Page images

and the case of the papists in Scotland under the King: interpreting that the condition of them in Scotland was the less grievous, and divining of the King's government here accordingly: besides the comfort they ministered to themselves from the memory of the Queen his mother. The ministers, and those which stood for the presbytery, thought their cause had more sympathy with the discipline of Scotland than the hierarchy of England, and so took themselves to be a degree nearer their desires. Thus had every condition of persons some contemplation of benefit, which they promised themselves; over-reaching perhaps, according to the nature of hope, but yet not without some probable ground of conjecture. At which time also there came forth in print the King's book, intitled, Baixò Augov: containing matter of instruction to the Prince his son touching the office of a King; which book falling into every man's hand, filled the whole realm, as with a good perfume or incense, before the King's coming in; for being excellently written, and having nothing of affectation, it did not only satisfy better than particular reports touching the King's disposition, but far exceeded any formal or curious edict or declaration, which could have been devised of that nature, wherewith Princes in the beginning of their reigns do use to grace themselves, or at least express themselves gracious in the eyes of their people. And this was for the general the state and constitution of mens minds upon this change; the actions themselves passed in this manner.

The rest is wanting.






It may please your good Lordships,


I AM sorry the joint masque from the four inns of court Harl.MSS.
faileth; wherein I conceive there is no other ground of Vol. 7042.
that event but impossibility. Nevertheless, because it
falleth out that at this time Gray's Inn is well furnished
of gallant young gentlemen, your lordship may be
pleased to know, that rather than this occasion shall
pass without some demonstration of affection from the
inns of court, there are a dozen gentlemen of Gray's
Inn, that out of the honour which they bear to your
lordship and my lord chamberlain, to whom at their
last masque they were so much bounden, will be ready
to furnish a masque; wishing it were in their power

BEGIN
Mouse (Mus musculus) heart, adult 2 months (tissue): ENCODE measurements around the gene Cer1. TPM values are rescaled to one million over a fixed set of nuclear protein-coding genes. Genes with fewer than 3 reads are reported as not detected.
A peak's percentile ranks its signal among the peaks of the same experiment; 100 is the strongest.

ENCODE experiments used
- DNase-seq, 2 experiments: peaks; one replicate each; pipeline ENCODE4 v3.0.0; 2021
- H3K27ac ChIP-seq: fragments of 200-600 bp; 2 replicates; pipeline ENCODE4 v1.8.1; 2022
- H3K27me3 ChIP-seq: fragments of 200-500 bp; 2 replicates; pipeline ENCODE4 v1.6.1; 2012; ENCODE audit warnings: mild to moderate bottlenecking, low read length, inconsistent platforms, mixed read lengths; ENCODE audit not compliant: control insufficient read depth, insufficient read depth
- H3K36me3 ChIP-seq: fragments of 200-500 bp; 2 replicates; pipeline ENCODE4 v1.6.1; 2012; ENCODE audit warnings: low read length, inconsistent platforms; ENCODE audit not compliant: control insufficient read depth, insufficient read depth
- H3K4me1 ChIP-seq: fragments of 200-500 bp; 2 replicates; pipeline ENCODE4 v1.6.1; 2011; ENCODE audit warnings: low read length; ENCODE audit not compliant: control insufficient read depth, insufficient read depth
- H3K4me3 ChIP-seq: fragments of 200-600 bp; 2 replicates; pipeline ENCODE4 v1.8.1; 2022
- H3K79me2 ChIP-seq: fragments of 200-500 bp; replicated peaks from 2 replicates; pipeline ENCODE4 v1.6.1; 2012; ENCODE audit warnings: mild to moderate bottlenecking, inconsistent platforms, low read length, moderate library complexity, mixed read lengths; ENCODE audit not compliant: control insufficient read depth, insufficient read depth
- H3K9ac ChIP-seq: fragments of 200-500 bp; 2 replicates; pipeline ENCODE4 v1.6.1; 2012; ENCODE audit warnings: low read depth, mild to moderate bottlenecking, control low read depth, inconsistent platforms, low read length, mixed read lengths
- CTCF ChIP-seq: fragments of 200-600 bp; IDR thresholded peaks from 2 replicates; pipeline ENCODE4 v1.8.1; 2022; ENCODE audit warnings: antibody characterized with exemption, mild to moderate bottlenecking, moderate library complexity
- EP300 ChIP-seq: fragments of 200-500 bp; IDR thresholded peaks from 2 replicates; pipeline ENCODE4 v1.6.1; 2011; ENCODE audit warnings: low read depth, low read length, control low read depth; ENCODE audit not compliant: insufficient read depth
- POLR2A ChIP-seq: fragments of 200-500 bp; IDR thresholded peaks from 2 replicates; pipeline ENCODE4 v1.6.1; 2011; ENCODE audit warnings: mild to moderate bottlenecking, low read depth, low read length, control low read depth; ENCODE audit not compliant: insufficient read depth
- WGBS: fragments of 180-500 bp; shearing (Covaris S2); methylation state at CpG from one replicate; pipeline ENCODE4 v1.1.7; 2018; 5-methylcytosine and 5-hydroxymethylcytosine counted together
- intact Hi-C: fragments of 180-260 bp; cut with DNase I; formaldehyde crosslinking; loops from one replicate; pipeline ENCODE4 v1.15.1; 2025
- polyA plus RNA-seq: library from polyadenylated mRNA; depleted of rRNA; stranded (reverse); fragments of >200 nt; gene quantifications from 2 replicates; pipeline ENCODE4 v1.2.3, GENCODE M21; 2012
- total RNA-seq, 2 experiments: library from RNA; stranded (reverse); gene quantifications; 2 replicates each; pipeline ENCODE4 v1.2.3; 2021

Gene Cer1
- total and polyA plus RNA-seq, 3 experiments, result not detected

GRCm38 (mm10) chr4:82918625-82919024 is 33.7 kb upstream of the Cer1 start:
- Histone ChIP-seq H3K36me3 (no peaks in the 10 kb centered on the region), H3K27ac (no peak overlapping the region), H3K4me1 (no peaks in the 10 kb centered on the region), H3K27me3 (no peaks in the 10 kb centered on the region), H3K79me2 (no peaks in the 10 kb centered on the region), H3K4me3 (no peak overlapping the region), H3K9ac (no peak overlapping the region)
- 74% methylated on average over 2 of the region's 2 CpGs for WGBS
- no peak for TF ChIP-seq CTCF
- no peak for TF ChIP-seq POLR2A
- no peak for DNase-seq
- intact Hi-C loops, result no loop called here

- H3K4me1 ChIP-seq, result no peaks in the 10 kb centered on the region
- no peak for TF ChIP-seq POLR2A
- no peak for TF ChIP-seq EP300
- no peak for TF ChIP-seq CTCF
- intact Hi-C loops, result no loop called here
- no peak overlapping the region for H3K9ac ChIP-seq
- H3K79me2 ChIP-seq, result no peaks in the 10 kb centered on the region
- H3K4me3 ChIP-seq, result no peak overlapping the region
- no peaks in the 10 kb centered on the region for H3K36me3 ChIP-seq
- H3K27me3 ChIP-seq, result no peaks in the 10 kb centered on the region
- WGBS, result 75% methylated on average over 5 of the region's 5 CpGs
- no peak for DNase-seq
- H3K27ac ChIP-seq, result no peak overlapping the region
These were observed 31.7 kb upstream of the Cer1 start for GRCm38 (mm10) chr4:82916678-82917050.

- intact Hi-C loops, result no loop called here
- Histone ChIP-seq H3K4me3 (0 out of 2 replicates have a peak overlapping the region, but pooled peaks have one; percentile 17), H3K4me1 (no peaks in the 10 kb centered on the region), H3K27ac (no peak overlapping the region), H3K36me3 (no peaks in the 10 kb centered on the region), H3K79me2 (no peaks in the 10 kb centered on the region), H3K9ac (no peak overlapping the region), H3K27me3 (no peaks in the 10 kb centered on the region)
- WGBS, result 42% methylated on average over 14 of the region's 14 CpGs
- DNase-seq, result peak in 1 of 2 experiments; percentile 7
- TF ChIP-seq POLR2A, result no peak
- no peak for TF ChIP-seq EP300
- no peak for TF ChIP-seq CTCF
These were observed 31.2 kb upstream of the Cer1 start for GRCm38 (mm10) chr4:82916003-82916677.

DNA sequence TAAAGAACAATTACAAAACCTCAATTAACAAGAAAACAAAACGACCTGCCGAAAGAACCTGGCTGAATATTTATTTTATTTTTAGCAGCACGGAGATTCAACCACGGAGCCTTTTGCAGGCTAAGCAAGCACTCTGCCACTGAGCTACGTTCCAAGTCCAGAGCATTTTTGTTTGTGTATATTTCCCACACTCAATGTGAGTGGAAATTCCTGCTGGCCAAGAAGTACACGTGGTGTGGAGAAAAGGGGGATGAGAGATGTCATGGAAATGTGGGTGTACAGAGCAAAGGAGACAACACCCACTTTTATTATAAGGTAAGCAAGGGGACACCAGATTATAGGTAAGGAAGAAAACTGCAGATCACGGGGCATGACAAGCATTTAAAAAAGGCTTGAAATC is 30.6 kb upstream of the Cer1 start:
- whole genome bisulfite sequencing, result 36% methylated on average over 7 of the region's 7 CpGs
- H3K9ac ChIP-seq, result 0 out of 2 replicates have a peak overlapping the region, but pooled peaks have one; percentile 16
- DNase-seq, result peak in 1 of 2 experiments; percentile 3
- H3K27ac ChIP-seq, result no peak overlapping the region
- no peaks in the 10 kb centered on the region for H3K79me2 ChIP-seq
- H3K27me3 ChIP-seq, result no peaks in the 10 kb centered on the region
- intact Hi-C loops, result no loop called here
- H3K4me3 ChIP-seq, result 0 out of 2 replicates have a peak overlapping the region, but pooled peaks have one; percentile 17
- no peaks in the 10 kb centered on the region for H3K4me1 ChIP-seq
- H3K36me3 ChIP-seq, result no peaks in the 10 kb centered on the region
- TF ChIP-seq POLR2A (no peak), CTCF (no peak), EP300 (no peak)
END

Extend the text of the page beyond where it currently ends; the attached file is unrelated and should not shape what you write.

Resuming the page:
to perform it according to their mind. And so for the
present I humbly take my leave, resting

Your Lordship's very humble and much bounden,

II. A LETTER of ceremony to Queen ELIZA-Rawley's BETH, upon the sending of a new-year's gift. to

It may please your sacred Majesty,

ACCORDING to the ceremony of the time, I would not forget, in all humbleness, to present your Majesty with a small new-year's gift: nothing to my mind. And therefore to supply it, I cannot but pray to God to give your Majesty his new-year's gift; that is, a new



year, that shall be as no year to your body, and as a year with two harvests to your coffers; and every other way prosperous and gladsome. And so I remain,

Your Majesty's loyal and obedient subject.

Rawley's III. A LETTER of ceremony to Queen ElizaBETH, upon the sending of a new-year's gift.





Most excellent sovereign Mistress,

THE only new-year's gift, which I can give your Majesty, is that, which God hath given to me; which is, a mind in all humbleness to wait upon your commandments and business: wherein I would to God, that I were hooded, that I saw less; or that I could perform more for now I am like a hawk, that bates, when I see occasion of service, but cannot fly because I am tied to another's fist. But mean while, I continue my presumption of making to your Majesty my poor oblation of a garment; as unworthy the wearing, as his service, that sends it, but the approach to your excellent person may give worth to both; which is all the happiness I aspire unto.

IV. To the QUEEN.

It may please your sacred Majesty, Probably I WOULD not fail to give your Majesty my most humble and due thanks, for your royal choice of such commissioners in the great star-chamber cause; being persons, besides their honour, of such science and integrity by whose report I doubt not but your Majesty will find that, which you have been heretofore informed, both by my lord keeper, and by some much meaner person, touching the nature of that cause, to be true. This preparatory hearing doth already assail me, with new and enlarged offers of composition; which if I had born a mind to have hearkened unto, this matter had been quenched long ago, without any benefit to your Majesty. But your Majesty's benefit is to me in greater regard than mine own particular: trusting to your Ma

« PreviousContinue »